Thankfully, loads of mums seem happier to feed their babies in public than ever before. What’s more, celebrities like Gwen Stefani and Tamara Ecclestone proudly post pictures of themselves breastfeeding on social media. And so they should.
But for many mums who want to breastfeed, it is still a process that can take a little, even a lot, of practice before they get the hang of it. There are loads of breastfeeding support drop-ins out there, including NCT groups with breastfeeding counsellors. So pop by to get help and talk to other mums if you’re struggling.
8. A natter over a cuppa (or a glass of something) is essential
As a new mum having been through one of the most incredible feats your body is capable of, it’s a great idea to talk to other mums about what you’ve been through.
Try meeting up for a cup of tea with your new NCT friends to swap birth stories and talk about the myriad of new experiences you’re going through. It can really help give you a boost, plus you’ll feel supported and could make new friends for life. Don’t be surprised if half your conversations are about the contents of your babies’ nappies, though!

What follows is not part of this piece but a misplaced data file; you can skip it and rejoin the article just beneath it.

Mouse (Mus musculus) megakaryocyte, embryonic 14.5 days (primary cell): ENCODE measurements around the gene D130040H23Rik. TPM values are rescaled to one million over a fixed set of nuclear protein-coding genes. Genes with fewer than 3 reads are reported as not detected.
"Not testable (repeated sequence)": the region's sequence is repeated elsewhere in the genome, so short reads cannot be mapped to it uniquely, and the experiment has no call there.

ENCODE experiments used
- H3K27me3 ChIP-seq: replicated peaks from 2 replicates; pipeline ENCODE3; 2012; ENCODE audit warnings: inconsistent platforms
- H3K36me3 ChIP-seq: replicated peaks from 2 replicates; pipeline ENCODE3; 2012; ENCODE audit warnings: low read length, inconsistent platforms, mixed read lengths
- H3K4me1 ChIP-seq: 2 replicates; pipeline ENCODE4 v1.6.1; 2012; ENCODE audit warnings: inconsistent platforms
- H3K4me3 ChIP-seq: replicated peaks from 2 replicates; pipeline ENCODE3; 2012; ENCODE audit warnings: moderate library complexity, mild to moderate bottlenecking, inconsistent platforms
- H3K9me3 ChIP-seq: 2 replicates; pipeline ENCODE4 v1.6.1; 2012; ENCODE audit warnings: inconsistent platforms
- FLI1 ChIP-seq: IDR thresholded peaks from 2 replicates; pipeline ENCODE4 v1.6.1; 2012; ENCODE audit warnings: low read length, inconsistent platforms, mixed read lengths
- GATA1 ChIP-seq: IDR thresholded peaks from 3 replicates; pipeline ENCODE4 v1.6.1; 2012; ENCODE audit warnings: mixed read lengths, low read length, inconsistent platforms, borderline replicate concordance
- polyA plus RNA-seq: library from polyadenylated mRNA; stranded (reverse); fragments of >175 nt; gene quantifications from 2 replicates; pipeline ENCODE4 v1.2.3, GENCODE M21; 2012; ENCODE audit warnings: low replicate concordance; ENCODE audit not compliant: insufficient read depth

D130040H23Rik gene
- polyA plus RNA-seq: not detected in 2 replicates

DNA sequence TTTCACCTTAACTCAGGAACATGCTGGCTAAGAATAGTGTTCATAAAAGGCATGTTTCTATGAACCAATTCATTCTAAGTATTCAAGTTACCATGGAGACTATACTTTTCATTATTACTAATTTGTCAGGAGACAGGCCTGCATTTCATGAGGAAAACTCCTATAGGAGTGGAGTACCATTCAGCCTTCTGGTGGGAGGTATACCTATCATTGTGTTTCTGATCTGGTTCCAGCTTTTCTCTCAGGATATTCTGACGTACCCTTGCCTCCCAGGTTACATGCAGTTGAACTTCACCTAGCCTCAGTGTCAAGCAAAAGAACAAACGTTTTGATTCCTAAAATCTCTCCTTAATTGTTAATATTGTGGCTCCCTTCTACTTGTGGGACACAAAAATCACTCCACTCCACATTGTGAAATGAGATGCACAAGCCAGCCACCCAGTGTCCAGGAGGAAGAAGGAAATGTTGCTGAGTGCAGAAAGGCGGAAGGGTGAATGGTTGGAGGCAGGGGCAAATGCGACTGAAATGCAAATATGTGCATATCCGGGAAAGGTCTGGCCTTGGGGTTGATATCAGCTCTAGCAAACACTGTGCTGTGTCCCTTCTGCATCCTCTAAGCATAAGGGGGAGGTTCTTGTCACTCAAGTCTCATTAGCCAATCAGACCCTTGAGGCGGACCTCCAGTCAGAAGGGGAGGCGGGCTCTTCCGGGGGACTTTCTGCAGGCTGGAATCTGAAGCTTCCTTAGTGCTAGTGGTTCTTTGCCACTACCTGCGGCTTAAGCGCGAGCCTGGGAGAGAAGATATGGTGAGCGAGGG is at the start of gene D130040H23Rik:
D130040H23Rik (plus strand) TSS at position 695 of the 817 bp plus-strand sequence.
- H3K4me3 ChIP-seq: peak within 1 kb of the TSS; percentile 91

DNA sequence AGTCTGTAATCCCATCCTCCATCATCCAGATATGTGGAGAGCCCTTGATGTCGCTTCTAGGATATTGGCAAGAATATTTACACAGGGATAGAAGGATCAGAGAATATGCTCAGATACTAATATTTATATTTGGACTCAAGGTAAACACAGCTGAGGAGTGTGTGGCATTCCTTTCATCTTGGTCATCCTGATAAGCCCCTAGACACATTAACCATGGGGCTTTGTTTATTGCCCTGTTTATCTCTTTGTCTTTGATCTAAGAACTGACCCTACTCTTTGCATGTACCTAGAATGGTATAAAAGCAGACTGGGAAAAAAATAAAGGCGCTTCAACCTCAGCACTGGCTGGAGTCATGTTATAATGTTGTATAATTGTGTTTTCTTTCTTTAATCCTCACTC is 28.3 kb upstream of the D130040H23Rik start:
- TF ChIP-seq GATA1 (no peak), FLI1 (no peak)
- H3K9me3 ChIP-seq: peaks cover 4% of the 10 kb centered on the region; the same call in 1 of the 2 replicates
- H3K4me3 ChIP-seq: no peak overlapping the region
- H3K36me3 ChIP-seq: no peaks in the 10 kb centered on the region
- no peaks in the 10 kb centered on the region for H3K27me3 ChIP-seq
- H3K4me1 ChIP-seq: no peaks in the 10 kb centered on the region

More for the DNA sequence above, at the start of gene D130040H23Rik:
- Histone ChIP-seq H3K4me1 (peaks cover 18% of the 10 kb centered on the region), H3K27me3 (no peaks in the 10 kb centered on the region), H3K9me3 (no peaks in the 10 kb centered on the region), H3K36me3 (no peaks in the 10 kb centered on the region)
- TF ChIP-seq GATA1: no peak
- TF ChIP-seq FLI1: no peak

9. Trust your instincts...
When you’re bombarded with advice from well-meaning relatives, or confused by the plethora of baby books out there, it can feel overwhelming. One of the most important things to remember is that you know what works for you and your family better than anyone else.